Shira Aronson is a grade 10 student at TCW who just won 1st place in the Friends of Simon Wiesenthal Center (FSWC) sixth annual Speaker’s Idol evening, held Wednesday night at Toronto Centre for the Arts. Shira received a laptop and a plaque. Below is her award winning speech.
We’re told that anyone can change the world. Simon Wiesenthal once said, “For evil to flourish, it only requires good men and women to do nothing.” Wiesenthal’s message is simple and clear. However, its application has proven to be much more complex in our reality. Wiesenthal had a view of the infallible individual “good”, whereas today’s reality of moral relativism creates multiple definitions of good. These varying definitions of good impair the ability of an individual to positively change the world. John Locke was a 17th century English philosopher who has shaped modern thinking of how society defines for itself what is good. In the Origins of Government,he writes that “men, being biased by their own interest… [require] an established, settled, and known law… to be the standard of right and wrong.” The need for a universal definition has been demonstrated by the tragedies of recent history, caused by varying definitions of good.
The 1994 Rwandan Genocide claimed the lives of 800 000 people while the world struggled to take decisive action. The Canadian Lieutenant General Roméo Dallaire commanded the United Nations Assistance Mission for Rwanda. He writes:
[N]ations have become accustomed to acting if, and only if, international public opinion will support them – a dangerous path that leads to a moral relativism in which a country risks losing sight of the difference between good and evil.
While hundreds of thousands were being killed in Rwanda, the nations of the world decided for themselves how to respond. As they deliberated over their individual definition of good, a genocide occurred that resulted in the death of 800 000 people.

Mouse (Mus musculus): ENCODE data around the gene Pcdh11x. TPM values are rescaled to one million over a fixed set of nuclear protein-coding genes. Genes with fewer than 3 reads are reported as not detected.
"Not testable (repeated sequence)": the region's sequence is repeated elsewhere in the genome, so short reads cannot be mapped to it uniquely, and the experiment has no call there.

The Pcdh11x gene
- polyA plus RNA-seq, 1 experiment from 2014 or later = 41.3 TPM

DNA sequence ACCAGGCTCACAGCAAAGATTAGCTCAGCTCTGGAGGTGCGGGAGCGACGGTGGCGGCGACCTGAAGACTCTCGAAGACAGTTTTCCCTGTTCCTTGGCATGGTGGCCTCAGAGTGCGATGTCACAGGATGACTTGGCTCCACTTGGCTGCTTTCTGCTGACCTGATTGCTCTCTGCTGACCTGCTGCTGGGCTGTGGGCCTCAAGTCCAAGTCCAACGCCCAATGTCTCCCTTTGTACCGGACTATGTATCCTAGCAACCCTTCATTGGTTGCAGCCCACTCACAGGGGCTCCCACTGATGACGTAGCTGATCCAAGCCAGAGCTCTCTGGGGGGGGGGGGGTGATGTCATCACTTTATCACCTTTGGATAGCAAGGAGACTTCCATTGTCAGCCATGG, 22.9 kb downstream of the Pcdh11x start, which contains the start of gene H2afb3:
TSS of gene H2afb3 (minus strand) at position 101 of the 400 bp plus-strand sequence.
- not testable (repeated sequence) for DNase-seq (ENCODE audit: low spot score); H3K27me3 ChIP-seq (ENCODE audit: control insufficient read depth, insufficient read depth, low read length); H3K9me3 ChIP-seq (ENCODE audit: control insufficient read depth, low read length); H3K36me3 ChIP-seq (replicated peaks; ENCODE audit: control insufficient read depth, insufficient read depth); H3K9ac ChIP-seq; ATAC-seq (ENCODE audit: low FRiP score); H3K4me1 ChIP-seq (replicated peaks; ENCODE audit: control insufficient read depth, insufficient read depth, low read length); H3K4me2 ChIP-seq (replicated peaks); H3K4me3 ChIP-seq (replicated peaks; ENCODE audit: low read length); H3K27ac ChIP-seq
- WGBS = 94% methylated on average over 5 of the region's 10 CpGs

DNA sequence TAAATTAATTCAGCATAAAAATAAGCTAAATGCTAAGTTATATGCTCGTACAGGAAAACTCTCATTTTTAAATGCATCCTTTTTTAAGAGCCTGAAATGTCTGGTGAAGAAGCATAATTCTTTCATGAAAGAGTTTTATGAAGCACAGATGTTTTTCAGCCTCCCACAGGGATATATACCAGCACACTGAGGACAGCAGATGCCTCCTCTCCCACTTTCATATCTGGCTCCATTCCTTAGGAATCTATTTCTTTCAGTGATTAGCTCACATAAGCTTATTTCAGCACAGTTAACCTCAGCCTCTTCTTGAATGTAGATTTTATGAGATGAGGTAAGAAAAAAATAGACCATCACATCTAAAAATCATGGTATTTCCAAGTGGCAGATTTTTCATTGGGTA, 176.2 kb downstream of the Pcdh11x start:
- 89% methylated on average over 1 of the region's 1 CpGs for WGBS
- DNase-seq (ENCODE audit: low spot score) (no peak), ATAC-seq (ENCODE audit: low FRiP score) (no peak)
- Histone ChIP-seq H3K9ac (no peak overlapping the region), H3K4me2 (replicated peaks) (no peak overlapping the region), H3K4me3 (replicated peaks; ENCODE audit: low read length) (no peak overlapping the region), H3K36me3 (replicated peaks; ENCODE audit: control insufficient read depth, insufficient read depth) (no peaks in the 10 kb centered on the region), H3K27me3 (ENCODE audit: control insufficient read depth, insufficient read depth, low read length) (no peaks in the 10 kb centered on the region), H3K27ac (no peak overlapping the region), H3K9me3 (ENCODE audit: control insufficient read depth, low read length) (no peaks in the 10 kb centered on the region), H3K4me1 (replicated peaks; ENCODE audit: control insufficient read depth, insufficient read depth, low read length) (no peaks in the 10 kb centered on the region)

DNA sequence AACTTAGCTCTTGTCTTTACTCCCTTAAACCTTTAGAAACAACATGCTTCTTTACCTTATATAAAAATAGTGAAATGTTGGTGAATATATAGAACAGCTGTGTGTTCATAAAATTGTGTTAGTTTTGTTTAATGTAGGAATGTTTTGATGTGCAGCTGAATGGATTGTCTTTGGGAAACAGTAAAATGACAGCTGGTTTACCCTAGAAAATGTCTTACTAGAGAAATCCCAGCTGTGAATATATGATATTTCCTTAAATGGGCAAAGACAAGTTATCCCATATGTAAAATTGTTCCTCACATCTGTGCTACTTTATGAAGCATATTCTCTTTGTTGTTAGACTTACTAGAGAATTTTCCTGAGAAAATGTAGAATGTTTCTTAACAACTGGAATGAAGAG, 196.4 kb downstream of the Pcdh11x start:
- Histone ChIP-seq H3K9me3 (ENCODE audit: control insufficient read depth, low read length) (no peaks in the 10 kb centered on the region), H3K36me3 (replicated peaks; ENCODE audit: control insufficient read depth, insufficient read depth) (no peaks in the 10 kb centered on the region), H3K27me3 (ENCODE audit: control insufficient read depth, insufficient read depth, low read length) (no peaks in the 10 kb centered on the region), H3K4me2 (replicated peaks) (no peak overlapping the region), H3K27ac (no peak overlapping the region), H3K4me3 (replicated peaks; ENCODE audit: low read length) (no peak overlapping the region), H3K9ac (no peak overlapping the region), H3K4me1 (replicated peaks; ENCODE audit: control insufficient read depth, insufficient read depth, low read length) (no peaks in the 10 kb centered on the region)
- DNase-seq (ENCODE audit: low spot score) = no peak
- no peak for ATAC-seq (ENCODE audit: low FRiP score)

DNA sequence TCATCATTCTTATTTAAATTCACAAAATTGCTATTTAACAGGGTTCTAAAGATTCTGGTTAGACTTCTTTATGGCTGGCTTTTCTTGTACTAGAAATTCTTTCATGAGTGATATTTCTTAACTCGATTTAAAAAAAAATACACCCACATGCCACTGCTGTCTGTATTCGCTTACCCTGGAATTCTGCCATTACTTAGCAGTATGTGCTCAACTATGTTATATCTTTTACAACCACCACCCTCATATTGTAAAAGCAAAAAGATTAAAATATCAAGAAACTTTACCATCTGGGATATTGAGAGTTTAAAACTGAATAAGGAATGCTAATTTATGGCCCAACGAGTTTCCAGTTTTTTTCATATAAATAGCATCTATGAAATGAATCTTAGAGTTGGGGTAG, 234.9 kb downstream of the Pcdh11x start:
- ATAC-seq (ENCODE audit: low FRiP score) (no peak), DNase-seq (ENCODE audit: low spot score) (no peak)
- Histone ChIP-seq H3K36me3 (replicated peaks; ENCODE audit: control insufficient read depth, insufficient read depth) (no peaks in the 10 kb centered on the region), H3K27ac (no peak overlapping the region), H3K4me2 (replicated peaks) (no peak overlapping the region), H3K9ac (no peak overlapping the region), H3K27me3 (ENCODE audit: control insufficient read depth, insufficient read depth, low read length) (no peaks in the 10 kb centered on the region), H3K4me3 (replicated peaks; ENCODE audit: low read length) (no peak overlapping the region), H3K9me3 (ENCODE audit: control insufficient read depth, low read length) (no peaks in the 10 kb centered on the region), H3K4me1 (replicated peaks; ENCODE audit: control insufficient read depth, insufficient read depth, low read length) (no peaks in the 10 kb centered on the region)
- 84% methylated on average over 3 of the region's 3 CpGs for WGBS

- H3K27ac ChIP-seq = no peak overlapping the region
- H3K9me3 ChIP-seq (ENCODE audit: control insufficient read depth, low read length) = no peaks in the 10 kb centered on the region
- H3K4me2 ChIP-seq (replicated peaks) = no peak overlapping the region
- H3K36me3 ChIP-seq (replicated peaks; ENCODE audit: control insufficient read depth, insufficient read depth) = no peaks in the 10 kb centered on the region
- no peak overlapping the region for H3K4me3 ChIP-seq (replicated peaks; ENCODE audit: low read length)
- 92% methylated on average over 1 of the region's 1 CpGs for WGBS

In Biafra in the late 1960s, the Nigerian civil war led to the starvation of one million people in full view of the Western World. Countries could do very little to assist, since, in spite of numerous peace conferences Nigeria, Biafra, and their allies could not come to a basic humanitarian solution. No parties could find a definition of good that would benefit all people and as a result, one million people starved to death.
Wiesenthal’s ideal had been based on a universal definition of good. In today’s reality, the relativism of people and nations demands integration of varying definitions of good in order to actually effect world change. There cannot be individual definitions of good. Simon Wiesenthal said that “for evil to flourish it only requires good men and women to do nothing,” which implies that individuals can each change the world. Wiesenthal’s insight can actually be interpreted more richly: to change the world, individuals first must strive for a universal definition of good as a standard relevant to all people.
Rabbi Buckman congratulates Shira on her award.
Shira receives a Certificate of Achievement from Jennifer Valentyne.